"Declaring a victory is silly," said Tim Nevius, a New York-based attorney who used to work at the NCAA. "We used to deny people the ability to contact another school and get financial aid. But, by the way, we still prevent them from playing."
One of Nevius' clients is Evansville soccer player Taran McMillan. The freshman is seeking to transfer after a season in which she was named to the Missouri Valley all-freshman team.
However, Evansville's policies require transfers to request a move within 21 days following the sport's championship game. That would have required McMillan to make a decision in November of her freshman season during which he posted a 3.55 GPA.
The school is blocking her transfer, which would make her eligible immediately to play at another school in the fall.
"What makes that so despicable, to me, it gives the athletic department an excuse why it can deny a transfer release," Nevius said. "It is completely inconsistent with what everyone says is behind transfer legislation -- to protect athletes' academic success . This policy demonstrates exactly the opposite. It is simply about protecting her school's athletic interests and financial investment."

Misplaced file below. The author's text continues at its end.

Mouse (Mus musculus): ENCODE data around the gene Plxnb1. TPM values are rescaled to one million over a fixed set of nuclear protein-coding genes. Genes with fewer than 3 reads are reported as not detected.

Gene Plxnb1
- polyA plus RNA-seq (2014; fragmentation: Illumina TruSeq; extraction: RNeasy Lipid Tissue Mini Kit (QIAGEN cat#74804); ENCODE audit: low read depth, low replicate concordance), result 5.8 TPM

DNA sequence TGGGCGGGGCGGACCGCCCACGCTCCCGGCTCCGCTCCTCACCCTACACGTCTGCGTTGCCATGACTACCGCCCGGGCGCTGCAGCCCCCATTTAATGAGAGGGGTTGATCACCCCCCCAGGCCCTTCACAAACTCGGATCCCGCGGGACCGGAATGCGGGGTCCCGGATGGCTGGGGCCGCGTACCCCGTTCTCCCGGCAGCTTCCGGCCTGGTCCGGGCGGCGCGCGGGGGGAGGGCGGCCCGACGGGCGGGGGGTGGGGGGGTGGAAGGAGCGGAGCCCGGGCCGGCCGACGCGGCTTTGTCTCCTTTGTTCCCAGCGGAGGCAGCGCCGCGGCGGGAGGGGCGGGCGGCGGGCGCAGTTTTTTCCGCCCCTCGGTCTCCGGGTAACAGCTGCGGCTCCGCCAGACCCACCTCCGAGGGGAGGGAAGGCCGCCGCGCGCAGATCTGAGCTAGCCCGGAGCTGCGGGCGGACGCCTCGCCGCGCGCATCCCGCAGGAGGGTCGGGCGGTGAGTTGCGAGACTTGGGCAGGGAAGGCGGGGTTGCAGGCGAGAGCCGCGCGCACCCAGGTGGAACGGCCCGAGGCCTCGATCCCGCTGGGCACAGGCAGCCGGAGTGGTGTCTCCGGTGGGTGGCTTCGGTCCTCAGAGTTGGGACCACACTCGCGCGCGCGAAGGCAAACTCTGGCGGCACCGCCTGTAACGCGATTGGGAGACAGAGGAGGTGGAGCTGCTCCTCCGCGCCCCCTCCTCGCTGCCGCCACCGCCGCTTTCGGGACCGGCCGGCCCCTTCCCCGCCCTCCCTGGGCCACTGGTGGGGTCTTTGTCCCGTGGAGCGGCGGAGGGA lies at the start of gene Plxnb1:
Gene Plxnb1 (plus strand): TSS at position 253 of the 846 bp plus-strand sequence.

Nevius stressed that he believes the legislation is definitely a step in the right direction.
Under the new legislation, school compliance officers -- not the players themselves -- will enter an athlete's name into that aforementioned database. There will be two days to enter that information.
Some see that as Big Brother still having control over the process. Proponents of the new freedom say the process is so complicated that it's best those compliance sources enter all the information.
There is still discussion whether departing athletes will be required (or urged) to speak to their head coaches on the way out. That sort of exit interview can be perceived as a last shot by the school to talk a player out of transferring, running a bit contrary to legislation about a player's autonomy.
The NCAA Committee on Academics continues to work on a proposal regarding an academic benchmark as part of a transfer proposal.
The committee also continues to work on a proposal tied to a school's Academic Progress Rate that would restrict transfer freedom. By October 2019, explained that legislative source, schools will have little influence over transfer eligibility.
"The intent is for this to not stay the way it is," that legislative source said.
Thirty-seven percent of student-athletes transfer once during their college careers, a period that can last as long as six years.
Division I basketball coaches have screamed for change because 40 percent of freshmen signees transfer by the end of their sophomore year. So if it's about education in the NCAA, why are there so many hurdles to clear for athletes to enjoy their college experience?
"This is supposed to emulate life experience," that Power Five source said. "We better stop treating athletes like they're being tortured."